Hudson attempted to call his fiancée, but Vasko grabbed his forearm and took the phone
away from him. Id. at ¶¶ 34-35. Vasko then told Hudson to put his hands on his head and
proceeded to forcibly move his arms upwards. Id. at ¶ 38. Vasko searched Hudson, patting him
down and turning his pockets inside out, and then handcuffed him and told him that he was under
arrest. Id. at ¶¶ 39-42. Vasko detained Hudson in a room at the train station, and Hudson heard
Vasko tell others that he would let Hudson go after the last train left for Joliet. Id. at ¶¶ 44-45.
After two and half hours, Hudson was released. Id. at ¶ 47.
Hudson filed this suit against Metra, Vasko, and several unidentified Metra police
officers on July 24, 2017, alleging violations of 42 U.S.C. § 1983 and Illinois law. Doc. 1. The
complaint has eight counts. Metra moves to dismiss the claims against it in Count V (conspiracy
to interfere with civil rights), Count VI (intentional infliction of emotional distress), Count VII
(failure to prevent conspiracy), and Count VIII (Monell failure to train).
Count VIII: Monell Failure to Train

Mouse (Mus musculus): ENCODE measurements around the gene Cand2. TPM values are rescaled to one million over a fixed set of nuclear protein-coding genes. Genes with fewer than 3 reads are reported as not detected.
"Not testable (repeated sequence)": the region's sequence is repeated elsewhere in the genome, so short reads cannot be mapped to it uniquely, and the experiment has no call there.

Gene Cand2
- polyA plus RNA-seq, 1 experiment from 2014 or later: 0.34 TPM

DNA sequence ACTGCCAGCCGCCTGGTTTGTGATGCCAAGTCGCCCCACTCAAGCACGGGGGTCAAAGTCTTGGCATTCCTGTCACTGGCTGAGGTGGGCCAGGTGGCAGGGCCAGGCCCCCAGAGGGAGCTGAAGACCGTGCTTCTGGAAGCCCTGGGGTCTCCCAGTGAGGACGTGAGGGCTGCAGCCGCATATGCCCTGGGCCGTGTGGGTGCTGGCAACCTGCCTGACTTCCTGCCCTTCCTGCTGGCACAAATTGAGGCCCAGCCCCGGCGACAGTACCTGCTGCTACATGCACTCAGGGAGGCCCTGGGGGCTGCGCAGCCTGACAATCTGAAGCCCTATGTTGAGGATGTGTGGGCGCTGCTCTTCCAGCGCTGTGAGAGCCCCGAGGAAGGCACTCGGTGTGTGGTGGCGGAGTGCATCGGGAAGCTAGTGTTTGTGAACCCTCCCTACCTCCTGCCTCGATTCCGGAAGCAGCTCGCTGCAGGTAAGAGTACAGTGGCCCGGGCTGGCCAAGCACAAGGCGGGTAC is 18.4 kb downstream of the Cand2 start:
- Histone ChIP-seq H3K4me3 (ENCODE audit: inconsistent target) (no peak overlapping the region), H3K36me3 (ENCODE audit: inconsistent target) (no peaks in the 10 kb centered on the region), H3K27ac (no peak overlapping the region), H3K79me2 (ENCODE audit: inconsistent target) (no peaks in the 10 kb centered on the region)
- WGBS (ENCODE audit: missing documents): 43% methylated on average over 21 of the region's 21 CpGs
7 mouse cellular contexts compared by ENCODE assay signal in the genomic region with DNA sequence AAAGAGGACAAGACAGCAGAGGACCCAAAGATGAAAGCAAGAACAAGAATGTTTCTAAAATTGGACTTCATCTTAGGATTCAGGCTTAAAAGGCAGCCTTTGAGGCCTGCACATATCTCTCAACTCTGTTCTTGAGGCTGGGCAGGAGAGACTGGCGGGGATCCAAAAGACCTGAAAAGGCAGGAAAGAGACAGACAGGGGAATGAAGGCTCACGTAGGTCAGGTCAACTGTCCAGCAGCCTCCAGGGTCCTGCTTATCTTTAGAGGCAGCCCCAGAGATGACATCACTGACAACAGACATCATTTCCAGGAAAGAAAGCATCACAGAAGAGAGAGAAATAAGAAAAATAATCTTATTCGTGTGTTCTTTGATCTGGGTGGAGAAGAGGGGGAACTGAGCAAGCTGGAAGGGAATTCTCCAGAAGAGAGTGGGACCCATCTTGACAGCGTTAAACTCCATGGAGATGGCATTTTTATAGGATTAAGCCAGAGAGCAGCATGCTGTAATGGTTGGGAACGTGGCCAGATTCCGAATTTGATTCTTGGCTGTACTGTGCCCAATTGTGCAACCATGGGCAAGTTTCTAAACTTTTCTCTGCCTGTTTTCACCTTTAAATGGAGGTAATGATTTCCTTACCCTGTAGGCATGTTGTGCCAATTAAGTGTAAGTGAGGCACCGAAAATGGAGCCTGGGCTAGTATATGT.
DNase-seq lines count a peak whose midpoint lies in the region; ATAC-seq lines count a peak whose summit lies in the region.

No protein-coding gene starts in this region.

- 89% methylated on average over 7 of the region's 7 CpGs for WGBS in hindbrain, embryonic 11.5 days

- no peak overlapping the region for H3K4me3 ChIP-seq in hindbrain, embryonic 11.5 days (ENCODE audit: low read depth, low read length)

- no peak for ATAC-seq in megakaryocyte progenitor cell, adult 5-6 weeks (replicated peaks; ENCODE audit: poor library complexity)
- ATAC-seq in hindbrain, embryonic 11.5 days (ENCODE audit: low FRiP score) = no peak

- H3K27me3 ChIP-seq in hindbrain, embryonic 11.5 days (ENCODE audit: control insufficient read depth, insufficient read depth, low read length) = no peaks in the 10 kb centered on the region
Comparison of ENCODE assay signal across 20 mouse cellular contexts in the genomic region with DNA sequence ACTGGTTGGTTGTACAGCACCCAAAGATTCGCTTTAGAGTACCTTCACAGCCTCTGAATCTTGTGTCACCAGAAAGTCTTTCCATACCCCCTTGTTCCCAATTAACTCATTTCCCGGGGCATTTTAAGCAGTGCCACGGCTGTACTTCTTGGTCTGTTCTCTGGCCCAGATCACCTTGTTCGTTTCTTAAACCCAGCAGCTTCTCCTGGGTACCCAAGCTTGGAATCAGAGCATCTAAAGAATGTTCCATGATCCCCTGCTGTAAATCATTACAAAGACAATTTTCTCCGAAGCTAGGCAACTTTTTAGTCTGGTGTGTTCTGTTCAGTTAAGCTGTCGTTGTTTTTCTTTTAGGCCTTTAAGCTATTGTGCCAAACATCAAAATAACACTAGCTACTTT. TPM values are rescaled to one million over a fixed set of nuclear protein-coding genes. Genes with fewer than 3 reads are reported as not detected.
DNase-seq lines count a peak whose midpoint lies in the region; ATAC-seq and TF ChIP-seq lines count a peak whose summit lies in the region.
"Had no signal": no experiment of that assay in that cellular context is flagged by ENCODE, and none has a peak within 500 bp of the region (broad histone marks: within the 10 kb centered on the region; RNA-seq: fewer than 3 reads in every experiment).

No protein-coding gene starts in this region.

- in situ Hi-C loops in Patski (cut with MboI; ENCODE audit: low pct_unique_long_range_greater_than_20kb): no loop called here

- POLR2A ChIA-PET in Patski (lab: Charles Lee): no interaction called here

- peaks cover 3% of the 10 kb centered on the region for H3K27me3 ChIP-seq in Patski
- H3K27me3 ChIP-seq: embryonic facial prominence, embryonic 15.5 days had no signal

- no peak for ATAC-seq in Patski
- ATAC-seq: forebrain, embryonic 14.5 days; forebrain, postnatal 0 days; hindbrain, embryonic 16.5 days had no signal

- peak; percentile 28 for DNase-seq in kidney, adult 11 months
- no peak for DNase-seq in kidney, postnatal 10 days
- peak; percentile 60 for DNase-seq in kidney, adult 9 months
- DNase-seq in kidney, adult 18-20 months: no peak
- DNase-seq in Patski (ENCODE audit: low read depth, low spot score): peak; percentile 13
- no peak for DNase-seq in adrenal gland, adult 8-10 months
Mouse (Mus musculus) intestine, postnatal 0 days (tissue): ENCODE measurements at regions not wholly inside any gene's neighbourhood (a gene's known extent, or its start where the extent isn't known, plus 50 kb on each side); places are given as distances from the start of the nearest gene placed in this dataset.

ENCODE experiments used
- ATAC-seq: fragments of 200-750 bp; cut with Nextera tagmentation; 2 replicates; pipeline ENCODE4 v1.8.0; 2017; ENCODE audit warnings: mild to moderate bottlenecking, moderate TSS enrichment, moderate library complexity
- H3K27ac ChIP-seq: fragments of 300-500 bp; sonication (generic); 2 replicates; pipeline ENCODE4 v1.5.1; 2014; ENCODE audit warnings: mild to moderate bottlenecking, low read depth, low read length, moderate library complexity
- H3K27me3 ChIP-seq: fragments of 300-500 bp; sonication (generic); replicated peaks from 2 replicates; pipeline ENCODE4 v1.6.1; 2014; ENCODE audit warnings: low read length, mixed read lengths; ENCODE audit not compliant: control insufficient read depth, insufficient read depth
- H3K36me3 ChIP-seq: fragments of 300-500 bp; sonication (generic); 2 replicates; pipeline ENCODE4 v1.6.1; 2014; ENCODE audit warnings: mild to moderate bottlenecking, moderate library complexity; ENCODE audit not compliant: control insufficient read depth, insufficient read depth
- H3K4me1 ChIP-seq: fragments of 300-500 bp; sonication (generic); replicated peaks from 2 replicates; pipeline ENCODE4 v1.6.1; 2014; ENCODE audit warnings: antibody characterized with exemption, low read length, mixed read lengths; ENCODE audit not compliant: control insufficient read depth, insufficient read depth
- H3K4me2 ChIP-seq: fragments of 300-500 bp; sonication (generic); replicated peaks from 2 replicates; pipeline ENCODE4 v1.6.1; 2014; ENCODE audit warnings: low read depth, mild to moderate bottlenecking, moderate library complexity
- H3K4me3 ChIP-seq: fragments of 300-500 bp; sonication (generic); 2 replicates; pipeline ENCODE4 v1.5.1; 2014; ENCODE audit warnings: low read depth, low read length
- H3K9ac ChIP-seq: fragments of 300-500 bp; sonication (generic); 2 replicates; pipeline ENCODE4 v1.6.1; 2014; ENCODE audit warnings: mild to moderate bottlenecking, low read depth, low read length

Hudson alleges that Metra failed to adequately train its officers to prevent the
constitutional violations he suffered. Doc. 9 at ¶¶ 89-93. “[A] municipality may be directly
liable [under Monell v. Department of Social Services, 436 U.S. 658 (1978),] for constitutional
violations by its officers when the municipality evinces a deliberate indifference to the rights of
the plaintiff by failing to train adequately its officers to prevent the violation.” Jenkins v.
Bartlett, 487 F.3d 482, 492 (7th Cir. 2007). To give rise to this kind of liability, the failure to
train “must amount to deliberate indifference to the rights of persons with whom the untrained
employees come into contact.” Connick v. Thompson, 563 U.S. 51, 61 (2011). “A pattern of
similar constitutional violations by untrained employees is ordinarily necessary to demonstrate
deliberate indifference for purposes of failure to train. Policymakers’ continued adherence to an
approach that they know or should know has failed to prevent tortious conduct by employees
may establish the conscious disregard for the consequences of their action … necessary to trigger
municipal liability.” Id. at 62 (citations and internal quotation marks omitted). In addition to
alleging facts that, if true, would show that the municipality was deliberately indifferent, the
plaintiff must also allege facts sufficient to show causation, meaning that the failure to train was